Ocean tides surround Mont Saint-Michel, the Benedictine abbey that's perched on a rocky islet.

Ocean tides surround Mont Saint-Michel, the Benedictine abbey that's perched on a rocky islet. 

 

Credit:

Courtesy L'abbaye duMont-Saint-Michel

The ocean tides off the northwestern coast of France are running high this spring. And that's led a large number of international tourists to the famous island of Mont Saint-Michel to see the unusual spectacle of tides sweeping close around the island's famous abbey.

The rocky islet and the Benedictine abbey perched atop it are usually accessible from the French mainland by a causeway. But as the spring equinox on March 21 nears, the combined gravitational pull of the sun and the moon on the sea (called syzygy) is producing what some French locals are calling the "tides of the century."

When the tides submerge the causeway, local tour guide Amélie Saint-James says it’s like stepping back in time, when the abbey was isolated and remote.

“In the past, there was absolutely no causeway. During the Middle Ages, pilgrims had to walk their way to Mont Saint-Michel [during extreme low tide]. It was considered very dangerous," Saint-James says. "In those days, it was said that any pilgrims who planned to go to Mont Saint-Michel should first make out a will, because it was not so sure that they would come back from it.”

In the 19th century, France built a causeway that made it possible for more pilgrimages and more tourists. Three years ago, Saint-James says a new causeway was constructed. Like the old one, it was made out of rocks and sand, says Saint-James. But a modern section functions as a bridge.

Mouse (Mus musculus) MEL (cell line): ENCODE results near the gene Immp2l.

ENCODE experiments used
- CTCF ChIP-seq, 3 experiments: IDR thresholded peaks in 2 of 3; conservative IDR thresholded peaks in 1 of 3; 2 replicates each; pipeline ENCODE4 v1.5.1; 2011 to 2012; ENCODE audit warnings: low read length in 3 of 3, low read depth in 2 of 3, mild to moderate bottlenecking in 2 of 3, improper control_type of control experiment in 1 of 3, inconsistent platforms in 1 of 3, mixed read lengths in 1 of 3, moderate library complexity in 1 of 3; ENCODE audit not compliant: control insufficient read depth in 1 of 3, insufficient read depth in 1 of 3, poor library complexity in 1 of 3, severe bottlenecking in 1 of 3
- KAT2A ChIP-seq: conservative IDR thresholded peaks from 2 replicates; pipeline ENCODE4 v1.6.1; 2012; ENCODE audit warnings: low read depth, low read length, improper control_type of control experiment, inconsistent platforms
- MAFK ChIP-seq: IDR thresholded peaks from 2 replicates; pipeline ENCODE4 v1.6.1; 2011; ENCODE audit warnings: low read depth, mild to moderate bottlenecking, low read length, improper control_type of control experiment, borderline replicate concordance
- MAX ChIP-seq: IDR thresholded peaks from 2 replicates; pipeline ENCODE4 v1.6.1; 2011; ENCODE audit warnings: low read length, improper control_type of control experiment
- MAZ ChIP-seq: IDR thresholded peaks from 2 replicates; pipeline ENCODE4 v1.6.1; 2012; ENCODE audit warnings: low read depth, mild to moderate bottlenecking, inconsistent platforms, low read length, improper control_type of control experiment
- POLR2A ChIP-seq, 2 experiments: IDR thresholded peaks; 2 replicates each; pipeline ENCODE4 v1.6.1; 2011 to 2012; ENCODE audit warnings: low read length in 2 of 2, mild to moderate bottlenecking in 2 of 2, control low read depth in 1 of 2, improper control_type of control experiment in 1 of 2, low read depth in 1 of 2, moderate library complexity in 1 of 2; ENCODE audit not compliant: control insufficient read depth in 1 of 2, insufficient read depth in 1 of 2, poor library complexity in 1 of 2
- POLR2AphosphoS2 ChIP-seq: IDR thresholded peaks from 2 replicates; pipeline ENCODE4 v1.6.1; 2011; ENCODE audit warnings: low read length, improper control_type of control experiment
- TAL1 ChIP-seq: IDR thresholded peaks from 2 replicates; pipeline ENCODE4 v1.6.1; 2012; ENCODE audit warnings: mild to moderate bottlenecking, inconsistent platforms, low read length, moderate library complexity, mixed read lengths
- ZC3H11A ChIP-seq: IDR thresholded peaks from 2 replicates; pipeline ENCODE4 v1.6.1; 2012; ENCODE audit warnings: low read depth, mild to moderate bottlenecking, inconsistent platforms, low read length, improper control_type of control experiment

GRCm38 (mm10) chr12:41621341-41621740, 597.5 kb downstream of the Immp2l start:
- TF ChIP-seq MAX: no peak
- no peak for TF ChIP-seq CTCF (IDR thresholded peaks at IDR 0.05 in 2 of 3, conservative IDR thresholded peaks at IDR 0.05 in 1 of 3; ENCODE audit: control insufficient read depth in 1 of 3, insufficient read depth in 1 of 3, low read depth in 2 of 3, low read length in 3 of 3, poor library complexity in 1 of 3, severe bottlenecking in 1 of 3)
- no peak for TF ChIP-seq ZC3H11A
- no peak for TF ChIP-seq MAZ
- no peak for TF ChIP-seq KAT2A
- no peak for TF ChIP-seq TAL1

“It’s what matters most for Mont Saint-Michel as a postcard. It’s sort of a platform that can be submerged by seawater in case of an exceptional high tide. So that is what totally cuts Mont Saint-Michel from the mainland right now, when we have big tides.”

Many more adventurous tourists opt to bypass the causeway altogether and instead set out to cross the bay on foot during low tide. But it’s risky. There are mudflats that act like quicksand, and the tide comes rushing back, leaving weary hikers stranded.

“I crossed the bay many times and it's true that it's kind of dangerous, and risky,” says Saint-James, “but it's something that really gives meaning to the place. I mean, for the pilgrims in the past, there was something very important when they risked their lives to reach the archangels sanctuary. Nowadays we do it for touristic reasons. But it's a very nice feeling to walk in the steps of pilgrims of the past.” 

She says many people died in the past, making the trek across the bay to Mont Saint-Michel and “there would be people killed now as well if it there were not very good helicopters rescuing people now and then when they are not careful.”

So if you go and you do decide to walk across the bay to Mont Saint-Michel, Saint-James’s best advice is to go with an experienced guide and to carefully check the tide charts.

Once you make it onto the island of Mont Saint-Michel, there’s much to explore in and around the Benedictine abbey, village and souvenir shops. And if, by chance, the tides are high enough to cover the causeway,  Saint-James says it’s an amazing experience to be left stranded on the island for awhile, “It’s like being in a castle from which you cannot go out. It can be a little scary because you are really ‘locked inside’ and you have to wait until the tides let you go.  So you can feel quite helpless in the face of nature when you're there.”

Related Stories